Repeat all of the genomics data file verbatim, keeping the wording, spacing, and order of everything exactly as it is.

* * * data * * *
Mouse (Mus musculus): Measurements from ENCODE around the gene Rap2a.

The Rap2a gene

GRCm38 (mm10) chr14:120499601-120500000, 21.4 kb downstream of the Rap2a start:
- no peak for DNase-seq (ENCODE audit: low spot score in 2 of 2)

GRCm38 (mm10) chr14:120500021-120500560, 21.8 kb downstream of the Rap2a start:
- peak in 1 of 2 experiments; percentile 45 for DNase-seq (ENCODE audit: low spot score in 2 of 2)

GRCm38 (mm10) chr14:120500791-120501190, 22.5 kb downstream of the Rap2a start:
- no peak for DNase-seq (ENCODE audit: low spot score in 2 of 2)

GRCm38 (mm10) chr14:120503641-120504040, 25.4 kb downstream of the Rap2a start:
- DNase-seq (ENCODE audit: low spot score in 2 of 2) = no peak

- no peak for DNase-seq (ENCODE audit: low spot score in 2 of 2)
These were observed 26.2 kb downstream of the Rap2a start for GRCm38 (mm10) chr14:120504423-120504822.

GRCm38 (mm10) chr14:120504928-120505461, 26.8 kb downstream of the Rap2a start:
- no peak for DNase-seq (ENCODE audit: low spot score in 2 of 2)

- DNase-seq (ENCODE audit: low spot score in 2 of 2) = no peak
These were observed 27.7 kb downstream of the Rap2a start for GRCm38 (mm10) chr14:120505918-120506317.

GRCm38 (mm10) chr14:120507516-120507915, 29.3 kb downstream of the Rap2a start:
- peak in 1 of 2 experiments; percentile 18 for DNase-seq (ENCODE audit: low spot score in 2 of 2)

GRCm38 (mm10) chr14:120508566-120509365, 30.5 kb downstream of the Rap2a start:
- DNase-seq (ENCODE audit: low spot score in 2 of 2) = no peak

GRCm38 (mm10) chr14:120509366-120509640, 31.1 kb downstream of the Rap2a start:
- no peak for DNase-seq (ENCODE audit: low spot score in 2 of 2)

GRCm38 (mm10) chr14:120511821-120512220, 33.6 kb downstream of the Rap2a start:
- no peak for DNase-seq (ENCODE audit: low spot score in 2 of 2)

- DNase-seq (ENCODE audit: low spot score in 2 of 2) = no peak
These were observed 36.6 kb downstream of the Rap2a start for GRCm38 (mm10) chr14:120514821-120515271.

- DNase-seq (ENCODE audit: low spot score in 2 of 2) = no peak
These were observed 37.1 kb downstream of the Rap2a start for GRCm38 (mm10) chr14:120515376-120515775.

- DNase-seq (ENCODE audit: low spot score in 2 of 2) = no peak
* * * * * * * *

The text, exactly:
Mouse (Mus musculus): Measurements from ENCODE around the gene Rap2a.

The Rap2a gene

GRCm38 (mm10) chr14:120499601-120500000, 21.4 kb downstream of the Rap2a start:
- no peak for DNase-seq (ENCODE audit: low spot score in 2 of 2)

GRCm38 (mm10) chr14:120500021-120500560, 21.8 kb downstream of the Rap2a start:
- peak in 1 of 2 experiments; percentile 45 for DNase-seq (ENCODE audit: low spot score in 2 of 2)

GRCm38 (mm10) chr14:120500791-120501190, 22.5 kb downstream of the Rap2a start:
- no peak for DNase-seq (ENCODE audit: low spot score in 2 of 2)

GRCm38 (mm10) chr14:120503641-120504040, 25.4 kb downstream of the Rap2a start:
- DNase-seq (ENCODE audit: low spot score in 2 of 2) = no peak

- no peak for DNase-seq (ENCODE audit: low spot score in 2 of 2)
These were observed 26.2 kb downstream of the Rap2a start for GRCm38 (mm10) chr14:120504423-120504822.

GRCm38 (mm10) chr14:120504928-120505461, 26.8 kb downstream of the Rap2a start:
- no peak for DNase-seq (ENCODE audit: low spot score in 2 of 2)

- DNase-seq (ENCODE audit: low spot score in 2 of 2) = no peak
These were observed 27.7 kb downstream of the Rap2a start for GRCm38 (mm10) chr14:120505918-120506317.

GRCm38 (mm10) chr14:120507516-120507915, 29.3 kb downstream of the Rap2a start:
- peak in 1 of 2 experiments; percentile 18 for DNase-seq (ENCODE audit: low spot score in 2 of 2)

GRCm38 (mm10) chr14:120508566-120509365, 30.5 kb downstream of the Rap2a start:
- DNase-seq (ENCODE audit: low spot score in 2 of 2) = no peak

GRCm38 (mm10) chr14:120509366-120509640, 31.1 kb downstream of the Rap2a start:
- no peak for DNase-seq (ENCODE audit: low spot score in 2 of 2)

GRCm38 (mm10) chr14:120511821-120512220, 33.6 kb downstream of the Rap2a start:
- no peak for DNase-seq (ENCODE audit: low spot score in 2 of 2)

- DNase-seq (ENCODE audit: low spot score in 2 of 2) = no peak
These were observed 36.6 kb downstream of the Rap2a start for GRCm38 (mm10) chr14:120514821-120515271.

- DNase-seq (ENCODE audit: low spot score in 2 of 2) = no peak
These were observed 37.1 kb downstream of the Rap2a start for GRCm38 (mm10) chr14:120515376-120515775.

- DNase-seq (ENCODE audit: low spot score in 2 of 2) = no peak